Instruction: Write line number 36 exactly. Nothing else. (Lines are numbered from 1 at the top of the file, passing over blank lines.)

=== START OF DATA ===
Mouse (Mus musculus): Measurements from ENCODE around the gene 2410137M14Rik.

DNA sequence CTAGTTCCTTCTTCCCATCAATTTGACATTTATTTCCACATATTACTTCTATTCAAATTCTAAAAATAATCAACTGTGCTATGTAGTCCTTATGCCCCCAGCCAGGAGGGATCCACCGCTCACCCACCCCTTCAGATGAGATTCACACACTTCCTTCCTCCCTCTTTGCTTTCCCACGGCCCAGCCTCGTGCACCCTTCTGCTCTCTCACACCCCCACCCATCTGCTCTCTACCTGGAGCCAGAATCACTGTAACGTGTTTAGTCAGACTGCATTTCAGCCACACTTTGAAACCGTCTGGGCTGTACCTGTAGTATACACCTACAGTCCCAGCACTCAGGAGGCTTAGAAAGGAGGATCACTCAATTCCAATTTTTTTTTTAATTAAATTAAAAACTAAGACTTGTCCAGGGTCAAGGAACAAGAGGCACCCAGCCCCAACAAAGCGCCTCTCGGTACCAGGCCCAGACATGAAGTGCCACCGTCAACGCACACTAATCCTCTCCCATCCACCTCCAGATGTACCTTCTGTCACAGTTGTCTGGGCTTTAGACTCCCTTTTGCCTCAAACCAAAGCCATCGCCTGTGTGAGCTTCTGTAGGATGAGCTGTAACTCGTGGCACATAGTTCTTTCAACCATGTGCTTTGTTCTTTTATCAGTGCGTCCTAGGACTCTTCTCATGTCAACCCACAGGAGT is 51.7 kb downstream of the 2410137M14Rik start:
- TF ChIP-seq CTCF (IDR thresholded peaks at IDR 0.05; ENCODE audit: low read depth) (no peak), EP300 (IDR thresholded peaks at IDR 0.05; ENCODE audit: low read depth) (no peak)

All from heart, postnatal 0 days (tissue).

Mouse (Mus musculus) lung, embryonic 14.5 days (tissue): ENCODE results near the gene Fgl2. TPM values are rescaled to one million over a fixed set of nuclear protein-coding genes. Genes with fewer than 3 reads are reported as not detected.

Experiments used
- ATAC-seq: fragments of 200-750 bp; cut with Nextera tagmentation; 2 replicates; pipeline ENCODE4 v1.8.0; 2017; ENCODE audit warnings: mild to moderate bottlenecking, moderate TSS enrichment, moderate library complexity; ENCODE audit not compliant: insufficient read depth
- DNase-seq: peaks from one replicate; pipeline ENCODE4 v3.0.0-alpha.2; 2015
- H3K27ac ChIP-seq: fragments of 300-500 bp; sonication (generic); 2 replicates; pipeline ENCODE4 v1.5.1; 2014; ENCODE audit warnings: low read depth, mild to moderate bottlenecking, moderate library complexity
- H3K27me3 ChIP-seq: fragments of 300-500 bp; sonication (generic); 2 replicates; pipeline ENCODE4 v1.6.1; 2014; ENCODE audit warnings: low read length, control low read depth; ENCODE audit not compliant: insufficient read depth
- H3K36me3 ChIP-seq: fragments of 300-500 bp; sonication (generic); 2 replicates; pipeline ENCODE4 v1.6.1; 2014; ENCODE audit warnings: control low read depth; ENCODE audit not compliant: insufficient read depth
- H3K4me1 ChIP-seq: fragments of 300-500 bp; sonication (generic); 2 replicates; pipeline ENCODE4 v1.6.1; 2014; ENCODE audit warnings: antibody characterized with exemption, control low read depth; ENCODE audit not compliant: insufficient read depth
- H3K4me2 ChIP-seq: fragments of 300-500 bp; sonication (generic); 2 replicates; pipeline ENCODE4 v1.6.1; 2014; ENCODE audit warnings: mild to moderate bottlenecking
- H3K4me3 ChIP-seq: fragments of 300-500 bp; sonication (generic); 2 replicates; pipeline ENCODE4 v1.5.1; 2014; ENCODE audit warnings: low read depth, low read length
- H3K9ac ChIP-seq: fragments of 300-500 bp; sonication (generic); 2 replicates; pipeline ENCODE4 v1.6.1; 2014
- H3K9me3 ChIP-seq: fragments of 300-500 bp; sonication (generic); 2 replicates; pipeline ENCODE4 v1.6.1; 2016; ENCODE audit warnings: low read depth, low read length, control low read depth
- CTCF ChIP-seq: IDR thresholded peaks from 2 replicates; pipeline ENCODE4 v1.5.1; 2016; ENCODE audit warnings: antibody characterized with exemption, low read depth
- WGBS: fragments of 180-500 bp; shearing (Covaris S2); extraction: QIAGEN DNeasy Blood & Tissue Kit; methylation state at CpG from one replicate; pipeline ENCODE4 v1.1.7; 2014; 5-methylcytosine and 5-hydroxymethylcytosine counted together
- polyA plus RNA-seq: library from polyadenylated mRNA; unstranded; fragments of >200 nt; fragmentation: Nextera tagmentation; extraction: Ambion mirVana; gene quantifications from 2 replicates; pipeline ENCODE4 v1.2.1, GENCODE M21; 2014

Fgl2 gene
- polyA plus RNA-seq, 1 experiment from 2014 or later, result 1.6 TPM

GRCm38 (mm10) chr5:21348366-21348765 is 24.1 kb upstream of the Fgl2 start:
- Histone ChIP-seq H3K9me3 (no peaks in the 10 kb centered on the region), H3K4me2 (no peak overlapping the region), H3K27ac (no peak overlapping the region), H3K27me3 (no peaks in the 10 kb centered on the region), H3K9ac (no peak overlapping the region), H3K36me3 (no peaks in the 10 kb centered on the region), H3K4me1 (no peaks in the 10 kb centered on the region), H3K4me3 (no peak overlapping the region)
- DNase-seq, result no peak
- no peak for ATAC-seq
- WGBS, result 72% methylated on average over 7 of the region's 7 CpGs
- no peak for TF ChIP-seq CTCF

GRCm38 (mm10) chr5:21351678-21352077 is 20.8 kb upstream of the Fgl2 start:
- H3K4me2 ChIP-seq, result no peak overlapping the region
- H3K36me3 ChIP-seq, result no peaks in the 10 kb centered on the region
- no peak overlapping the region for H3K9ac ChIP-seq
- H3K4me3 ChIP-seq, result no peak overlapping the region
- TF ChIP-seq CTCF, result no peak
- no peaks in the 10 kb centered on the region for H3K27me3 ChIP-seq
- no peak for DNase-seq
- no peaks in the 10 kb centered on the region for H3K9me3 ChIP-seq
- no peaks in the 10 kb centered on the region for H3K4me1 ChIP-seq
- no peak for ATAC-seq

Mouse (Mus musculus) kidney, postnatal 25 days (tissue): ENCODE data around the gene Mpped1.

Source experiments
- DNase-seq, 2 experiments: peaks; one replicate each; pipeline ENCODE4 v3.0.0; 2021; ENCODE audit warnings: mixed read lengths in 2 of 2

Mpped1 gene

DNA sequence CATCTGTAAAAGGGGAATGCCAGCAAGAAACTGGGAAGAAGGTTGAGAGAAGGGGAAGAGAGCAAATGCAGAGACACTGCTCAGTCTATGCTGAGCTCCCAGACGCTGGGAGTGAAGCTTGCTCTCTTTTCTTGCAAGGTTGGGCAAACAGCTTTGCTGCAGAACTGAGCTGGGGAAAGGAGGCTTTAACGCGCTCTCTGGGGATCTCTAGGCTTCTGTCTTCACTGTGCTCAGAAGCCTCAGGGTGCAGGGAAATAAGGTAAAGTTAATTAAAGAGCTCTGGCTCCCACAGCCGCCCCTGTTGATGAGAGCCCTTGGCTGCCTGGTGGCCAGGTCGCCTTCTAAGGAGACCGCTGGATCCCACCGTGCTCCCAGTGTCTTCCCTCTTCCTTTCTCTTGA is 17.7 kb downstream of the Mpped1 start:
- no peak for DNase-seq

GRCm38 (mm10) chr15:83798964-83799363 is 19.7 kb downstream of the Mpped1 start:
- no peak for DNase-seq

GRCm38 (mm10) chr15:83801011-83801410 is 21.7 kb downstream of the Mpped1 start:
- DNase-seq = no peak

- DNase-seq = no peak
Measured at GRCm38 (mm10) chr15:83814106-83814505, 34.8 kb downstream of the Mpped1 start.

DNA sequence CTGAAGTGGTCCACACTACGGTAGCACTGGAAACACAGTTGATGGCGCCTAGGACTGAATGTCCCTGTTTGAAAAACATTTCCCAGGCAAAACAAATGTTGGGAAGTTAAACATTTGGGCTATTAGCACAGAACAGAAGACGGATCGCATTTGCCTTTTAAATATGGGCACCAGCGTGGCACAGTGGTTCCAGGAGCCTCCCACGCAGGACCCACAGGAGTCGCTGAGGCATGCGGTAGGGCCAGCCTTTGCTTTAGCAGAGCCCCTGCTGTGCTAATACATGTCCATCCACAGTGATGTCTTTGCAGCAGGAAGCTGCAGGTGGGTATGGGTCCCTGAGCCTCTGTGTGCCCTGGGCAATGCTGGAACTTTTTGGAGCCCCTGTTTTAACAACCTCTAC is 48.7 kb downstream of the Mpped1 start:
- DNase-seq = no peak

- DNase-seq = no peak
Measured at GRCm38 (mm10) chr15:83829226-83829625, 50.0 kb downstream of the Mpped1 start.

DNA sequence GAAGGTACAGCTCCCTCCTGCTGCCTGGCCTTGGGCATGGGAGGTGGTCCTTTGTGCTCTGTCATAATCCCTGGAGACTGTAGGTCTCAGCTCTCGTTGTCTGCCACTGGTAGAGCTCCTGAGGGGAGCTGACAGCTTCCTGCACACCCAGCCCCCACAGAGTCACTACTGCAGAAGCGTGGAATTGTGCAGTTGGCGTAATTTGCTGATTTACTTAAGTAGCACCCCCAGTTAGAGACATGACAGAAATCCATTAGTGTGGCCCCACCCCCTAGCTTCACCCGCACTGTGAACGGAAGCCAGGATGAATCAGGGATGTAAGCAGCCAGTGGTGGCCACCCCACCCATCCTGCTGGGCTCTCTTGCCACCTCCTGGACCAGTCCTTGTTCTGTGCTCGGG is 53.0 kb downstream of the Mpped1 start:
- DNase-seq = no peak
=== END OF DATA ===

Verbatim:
- no peaks in the 10 kb centered on the region for H3K9me3 ChIP-seq